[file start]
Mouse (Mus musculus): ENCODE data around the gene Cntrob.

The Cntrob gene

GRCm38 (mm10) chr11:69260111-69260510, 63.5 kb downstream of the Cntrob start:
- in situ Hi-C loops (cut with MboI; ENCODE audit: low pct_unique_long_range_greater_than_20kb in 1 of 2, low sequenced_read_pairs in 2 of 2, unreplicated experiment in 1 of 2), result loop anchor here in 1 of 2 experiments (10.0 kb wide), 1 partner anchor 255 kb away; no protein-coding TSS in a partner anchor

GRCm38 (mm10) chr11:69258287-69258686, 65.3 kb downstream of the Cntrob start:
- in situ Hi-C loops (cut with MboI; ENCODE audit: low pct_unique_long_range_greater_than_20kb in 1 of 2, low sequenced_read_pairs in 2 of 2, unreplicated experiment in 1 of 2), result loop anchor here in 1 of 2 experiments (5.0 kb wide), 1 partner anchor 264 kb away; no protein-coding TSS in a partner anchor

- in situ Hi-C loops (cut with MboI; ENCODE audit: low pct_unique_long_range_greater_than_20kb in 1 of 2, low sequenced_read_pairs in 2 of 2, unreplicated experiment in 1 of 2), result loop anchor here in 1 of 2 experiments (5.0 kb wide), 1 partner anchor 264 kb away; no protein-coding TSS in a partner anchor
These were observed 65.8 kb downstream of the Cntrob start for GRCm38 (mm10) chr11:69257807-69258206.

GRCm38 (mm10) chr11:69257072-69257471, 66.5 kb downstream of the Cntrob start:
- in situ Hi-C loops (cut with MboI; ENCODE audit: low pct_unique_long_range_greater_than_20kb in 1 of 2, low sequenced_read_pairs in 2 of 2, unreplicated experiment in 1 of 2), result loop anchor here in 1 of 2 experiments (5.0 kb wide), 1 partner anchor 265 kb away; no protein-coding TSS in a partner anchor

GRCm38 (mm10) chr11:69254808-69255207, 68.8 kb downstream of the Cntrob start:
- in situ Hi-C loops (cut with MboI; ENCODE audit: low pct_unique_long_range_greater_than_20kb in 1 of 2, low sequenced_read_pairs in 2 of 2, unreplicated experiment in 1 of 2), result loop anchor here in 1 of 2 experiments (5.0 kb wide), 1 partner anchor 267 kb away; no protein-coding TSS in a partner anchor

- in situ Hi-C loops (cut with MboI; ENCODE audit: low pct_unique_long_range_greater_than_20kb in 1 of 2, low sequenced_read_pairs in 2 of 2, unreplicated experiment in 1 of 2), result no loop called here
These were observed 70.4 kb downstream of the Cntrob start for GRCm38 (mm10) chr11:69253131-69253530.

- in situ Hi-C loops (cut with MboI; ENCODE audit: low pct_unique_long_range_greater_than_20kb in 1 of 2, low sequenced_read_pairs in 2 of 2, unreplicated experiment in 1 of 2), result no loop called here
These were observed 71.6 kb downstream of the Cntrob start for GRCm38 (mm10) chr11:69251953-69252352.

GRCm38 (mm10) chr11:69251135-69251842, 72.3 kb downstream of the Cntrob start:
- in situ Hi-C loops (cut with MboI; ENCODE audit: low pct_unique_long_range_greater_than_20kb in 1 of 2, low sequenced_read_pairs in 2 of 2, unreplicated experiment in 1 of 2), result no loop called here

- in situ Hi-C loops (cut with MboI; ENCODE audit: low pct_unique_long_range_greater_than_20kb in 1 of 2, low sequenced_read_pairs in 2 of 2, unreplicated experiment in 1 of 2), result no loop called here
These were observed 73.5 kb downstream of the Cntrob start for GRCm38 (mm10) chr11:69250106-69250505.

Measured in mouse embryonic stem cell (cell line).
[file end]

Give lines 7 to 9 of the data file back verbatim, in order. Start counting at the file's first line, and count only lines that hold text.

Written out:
- in situ Hi-C loops (cut with MboI; ENCODE audit: low pct_unique_long_range_greater_than_20kb in 1 of 2, low sequenced_read_pairs in 2 of 2, unreplicated experiment in 1 of 2), result loop anchor here in 1 of 2 experiments (5.0 kb wide), 1 partner anchor 264 kb away; no protein-coding TSS in a partner anchor
These were observed 65.8 kb downstream of the Cntrob start for GRCm38 (mm10) chr11:69257807-69258206.

GRCm38 (mm10) chr11:69257072-69257471, 66.5 kb downstream of the Cntrob start: